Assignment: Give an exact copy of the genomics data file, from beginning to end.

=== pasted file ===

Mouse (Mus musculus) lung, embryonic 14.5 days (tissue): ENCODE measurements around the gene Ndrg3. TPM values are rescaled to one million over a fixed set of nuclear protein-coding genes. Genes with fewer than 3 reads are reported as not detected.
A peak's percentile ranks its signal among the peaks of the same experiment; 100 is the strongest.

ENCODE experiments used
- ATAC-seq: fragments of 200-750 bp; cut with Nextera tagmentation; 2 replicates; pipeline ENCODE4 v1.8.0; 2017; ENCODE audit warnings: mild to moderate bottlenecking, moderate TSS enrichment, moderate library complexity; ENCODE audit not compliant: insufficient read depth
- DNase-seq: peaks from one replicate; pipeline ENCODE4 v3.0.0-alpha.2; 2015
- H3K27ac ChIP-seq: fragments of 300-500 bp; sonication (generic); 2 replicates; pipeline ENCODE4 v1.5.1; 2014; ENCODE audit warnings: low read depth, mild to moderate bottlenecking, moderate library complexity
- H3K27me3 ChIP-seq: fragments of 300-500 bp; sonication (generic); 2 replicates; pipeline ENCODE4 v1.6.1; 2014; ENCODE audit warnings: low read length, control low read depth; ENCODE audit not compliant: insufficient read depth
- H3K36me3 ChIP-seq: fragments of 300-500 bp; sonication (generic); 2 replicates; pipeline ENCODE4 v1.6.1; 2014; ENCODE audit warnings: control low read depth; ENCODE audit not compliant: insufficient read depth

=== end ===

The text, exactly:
Mouse (Mus musculus) lung, embryonic 14.5 days (tissue): ENCODE measurements around the gene Ndrg3. TPM values are rescaled to one million over a fixed set of nuclear protein-coding genes. Genes with fewer than 3 reads are reported as not detected.
A peak's percentile ranks its signal among the peaks of the same experiment; 100 is the strongest.

ENCODE experiments used
- ATAC-seq: fragments of 200-750 bp; cut with Nextera tagmentation; 2 replicates; pipeline ENCODE4 v1.8.0; 2017; ENCODE audit warnings: mild to moderate bottlenecking, moderate TSS enrichment, moderate library complexity; ENCODE audit not compliant: insufficient read depth
- DNase-seq: peaks from one replicate; pipeline ENCODE4 v3.0.0-alpha.2; 2015
- H3K27ac ChIP-seq: fragments of 300-500 bp; sonication (generic); 2 replicates; pipeline ENCODE4 v1.5.1; 2014; ENCODE audit warnings: low read depth, mild to moderate bottlenecking, moderate library complexity
- H3K27me3 ChIP-seq: fragments of 300-500 bp; sonication (generic); 2 replicates; pipeline ENCODE4 v1.6.1; 2014; ENCODE audit warnings: low read length, control low read depth; ENCODE audit not compliant: insufficient read depth
- H3K36me3 ChIP-seq: fragments of 300-500 bp; sonication (generic); 2 replicates; pipeline ENCODE4 v1.6.1; 2014; ENCODE audit warnings: control low read depth; ENCODE audit not compliant: insufficient read depth